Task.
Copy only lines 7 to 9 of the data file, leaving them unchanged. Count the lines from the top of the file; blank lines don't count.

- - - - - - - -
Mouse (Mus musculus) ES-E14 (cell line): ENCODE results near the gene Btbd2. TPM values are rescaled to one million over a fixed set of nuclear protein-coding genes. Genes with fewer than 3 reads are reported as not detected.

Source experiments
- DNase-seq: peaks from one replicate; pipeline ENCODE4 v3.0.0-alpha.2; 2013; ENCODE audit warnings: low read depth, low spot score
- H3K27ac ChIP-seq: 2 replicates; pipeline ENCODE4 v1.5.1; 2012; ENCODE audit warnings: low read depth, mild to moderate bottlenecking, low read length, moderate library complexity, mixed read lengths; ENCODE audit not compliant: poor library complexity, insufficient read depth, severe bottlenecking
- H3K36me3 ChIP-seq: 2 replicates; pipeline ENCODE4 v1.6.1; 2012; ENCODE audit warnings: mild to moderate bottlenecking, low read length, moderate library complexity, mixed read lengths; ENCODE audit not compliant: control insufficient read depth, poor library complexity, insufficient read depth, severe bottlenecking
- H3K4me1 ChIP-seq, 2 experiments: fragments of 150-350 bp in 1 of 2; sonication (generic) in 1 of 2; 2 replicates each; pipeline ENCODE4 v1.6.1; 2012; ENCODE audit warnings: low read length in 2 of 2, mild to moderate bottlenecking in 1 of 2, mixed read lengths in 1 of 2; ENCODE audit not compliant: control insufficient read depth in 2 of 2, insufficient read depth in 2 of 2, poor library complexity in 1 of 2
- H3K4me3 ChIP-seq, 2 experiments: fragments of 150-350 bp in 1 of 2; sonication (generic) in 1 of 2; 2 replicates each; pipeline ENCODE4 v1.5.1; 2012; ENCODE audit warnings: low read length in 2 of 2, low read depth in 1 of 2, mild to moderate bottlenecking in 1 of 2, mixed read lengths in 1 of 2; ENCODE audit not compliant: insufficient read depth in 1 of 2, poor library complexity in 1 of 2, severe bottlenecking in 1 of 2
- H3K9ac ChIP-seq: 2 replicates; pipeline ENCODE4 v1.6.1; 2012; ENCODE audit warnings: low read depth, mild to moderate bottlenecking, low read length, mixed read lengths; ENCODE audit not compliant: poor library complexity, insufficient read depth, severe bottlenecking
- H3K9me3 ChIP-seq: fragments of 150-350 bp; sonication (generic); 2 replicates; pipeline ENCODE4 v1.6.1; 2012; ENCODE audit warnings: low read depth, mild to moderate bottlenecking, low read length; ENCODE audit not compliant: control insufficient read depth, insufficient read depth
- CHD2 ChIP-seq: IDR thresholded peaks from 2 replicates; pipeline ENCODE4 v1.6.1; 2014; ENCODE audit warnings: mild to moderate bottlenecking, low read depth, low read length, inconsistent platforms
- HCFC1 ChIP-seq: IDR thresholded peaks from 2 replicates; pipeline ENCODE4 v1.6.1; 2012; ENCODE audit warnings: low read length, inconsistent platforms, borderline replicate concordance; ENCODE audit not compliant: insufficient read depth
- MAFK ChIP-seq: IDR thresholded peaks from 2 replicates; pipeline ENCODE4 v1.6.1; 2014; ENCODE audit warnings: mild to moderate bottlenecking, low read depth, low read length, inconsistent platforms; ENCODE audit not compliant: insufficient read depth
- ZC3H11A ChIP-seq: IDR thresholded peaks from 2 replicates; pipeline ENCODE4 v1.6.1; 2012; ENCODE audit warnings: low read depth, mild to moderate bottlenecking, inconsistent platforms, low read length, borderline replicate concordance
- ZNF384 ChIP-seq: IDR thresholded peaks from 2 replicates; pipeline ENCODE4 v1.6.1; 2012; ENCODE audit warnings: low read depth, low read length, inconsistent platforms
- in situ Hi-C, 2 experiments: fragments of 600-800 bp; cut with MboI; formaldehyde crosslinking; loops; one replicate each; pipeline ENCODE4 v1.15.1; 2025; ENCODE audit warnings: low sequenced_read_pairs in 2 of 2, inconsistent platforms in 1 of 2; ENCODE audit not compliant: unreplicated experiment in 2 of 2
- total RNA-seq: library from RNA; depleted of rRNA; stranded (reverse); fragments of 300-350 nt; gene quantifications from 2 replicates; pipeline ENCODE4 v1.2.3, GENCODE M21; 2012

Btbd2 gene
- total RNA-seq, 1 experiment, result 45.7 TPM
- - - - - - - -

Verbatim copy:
- H3K4me3 ChIP-seq, 2 experiments: fragments of 150-350 bp in 1 of 2; sonication (generic) in 1 of 2; 2 replicates each; pipeline ENCODE4 v1.5.1; 2012; ENCODE audit warnings: low read length in 2 of 2, low read depth in 1 of 2, mild to moderate bottlenecking in 1 of 2, mixed read lengths in 1 of 2; ENCODE audit not compliant: insufficient read depth in 1 of 2, poor library complexity in 1 of 2, severe bottlenecking in 1 of 2
- H3K9ac ChIP-seq: 2 replicates; pipeline ENCODE4 v1.6.1; 2012; ENCODE audit warnings: low read depth, mild to moderate bottlenecking, low read length, mixed read lengths; ENCODE audit not compliant: poor library complexity, insufficient read depth, severe bottlenecking
- H3K9me3 ChIP-seq: fragments of 150-350 bp; sonication (generic); 2 replicates; pipeline ENCODE4 v1.6.1; 2012; ENCODE audit warnings: low read depth, mild to moderate bottlenecking, low read length; ENCODE audit not compliant: control insufficient read depth, insufficient read depth